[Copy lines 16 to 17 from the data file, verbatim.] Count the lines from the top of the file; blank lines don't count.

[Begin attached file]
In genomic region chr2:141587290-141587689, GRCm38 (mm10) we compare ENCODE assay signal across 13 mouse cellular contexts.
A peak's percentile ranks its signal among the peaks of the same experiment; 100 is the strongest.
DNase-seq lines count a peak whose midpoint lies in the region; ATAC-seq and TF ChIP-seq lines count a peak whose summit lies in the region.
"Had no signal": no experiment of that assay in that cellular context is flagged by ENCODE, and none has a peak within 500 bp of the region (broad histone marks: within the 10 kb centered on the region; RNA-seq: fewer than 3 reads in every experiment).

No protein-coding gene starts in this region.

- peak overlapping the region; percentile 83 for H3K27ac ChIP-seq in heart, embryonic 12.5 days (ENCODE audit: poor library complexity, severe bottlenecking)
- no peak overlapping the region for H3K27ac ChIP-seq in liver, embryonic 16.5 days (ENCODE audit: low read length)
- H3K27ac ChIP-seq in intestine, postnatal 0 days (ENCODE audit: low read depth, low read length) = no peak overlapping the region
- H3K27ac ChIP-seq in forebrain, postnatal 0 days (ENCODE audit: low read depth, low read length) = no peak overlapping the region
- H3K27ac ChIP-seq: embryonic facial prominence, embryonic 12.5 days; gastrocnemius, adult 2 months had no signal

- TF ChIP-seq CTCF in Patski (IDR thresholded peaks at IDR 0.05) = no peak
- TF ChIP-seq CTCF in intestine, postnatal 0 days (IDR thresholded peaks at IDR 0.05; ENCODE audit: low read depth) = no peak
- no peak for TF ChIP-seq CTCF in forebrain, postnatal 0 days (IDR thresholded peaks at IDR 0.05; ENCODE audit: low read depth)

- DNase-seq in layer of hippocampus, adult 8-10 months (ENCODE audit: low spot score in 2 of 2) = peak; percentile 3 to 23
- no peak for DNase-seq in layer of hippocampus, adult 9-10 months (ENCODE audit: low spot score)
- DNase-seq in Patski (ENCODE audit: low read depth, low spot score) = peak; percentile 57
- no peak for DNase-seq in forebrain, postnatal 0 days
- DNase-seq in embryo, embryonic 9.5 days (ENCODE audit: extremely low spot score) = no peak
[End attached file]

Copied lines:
- DNase-seq in Patski (ENCODE audit: low read depth, low spot score) = peak; percentile 57
- no peak for DNase-seq in forebrain, postnatal 0 days